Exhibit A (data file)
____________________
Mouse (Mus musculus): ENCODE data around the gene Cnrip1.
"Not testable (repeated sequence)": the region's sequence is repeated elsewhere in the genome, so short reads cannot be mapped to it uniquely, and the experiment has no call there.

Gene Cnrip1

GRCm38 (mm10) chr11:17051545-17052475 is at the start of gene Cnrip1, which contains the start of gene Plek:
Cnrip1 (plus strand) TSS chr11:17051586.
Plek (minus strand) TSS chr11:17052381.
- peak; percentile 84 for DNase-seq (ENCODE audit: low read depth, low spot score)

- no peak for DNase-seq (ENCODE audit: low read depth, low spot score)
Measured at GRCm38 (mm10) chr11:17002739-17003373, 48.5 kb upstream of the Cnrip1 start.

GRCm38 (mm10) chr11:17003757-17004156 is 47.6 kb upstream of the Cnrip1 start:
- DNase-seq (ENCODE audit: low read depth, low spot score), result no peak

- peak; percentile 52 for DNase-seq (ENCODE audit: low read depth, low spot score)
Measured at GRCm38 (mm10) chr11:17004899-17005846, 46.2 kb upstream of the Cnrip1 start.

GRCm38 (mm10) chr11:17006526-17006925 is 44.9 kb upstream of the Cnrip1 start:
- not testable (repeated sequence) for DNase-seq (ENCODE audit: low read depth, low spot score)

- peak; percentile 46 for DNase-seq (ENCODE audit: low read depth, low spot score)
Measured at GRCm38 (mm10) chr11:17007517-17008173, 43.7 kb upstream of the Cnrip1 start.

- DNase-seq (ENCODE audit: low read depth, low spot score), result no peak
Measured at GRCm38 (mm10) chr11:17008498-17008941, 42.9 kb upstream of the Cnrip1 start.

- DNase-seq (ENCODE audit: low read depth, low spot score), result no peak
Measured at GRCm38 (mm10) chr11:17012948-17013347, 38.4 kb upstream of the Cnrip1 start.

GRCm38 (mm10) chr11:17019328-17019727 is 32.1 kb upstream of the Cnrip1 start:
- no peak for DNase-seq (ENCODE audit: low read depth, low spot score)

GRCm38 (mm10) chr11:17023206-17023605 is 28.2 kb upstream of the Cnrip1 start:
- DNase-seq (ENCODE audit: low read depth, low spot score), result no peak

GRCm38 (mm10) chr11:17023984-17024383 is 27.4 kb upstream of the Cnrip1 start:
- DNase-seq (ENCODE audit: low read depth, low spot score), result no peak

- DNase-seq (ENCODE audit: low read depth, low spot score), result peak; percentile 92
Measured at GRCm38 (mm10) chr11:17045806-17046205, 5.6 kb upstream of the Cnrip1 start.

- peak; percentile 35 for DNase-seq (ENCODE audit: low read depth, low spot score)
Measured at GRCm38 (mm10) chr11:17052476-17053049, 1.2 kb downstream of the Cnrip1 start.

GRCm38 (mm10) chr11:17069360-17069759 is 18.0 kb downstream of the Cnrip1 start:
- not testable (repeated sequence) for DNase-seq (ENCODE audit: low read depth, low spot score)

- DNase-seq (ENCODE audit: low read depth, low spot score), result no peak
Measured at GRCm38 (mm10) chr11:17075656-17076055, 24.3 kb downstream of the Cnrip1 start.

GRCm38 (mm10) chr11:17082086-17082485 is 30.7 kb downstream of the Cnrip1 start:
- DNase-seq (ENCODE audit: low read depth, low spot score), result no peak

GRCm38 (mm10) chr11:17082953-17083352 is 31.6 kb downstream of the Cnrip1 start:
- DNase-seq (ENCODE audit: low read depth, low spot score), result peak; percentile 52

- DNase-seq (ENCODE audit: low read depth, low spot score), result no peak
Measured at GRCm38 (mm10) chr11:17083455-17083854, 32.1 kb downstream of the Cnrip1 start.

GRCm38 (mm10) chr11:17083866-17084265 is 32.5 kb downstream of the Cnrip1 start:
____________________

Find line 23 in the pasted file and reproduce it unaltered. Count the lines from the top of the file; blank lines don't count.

- no peak for DNase-seq (ENCODE audit: low read depth, low spot score)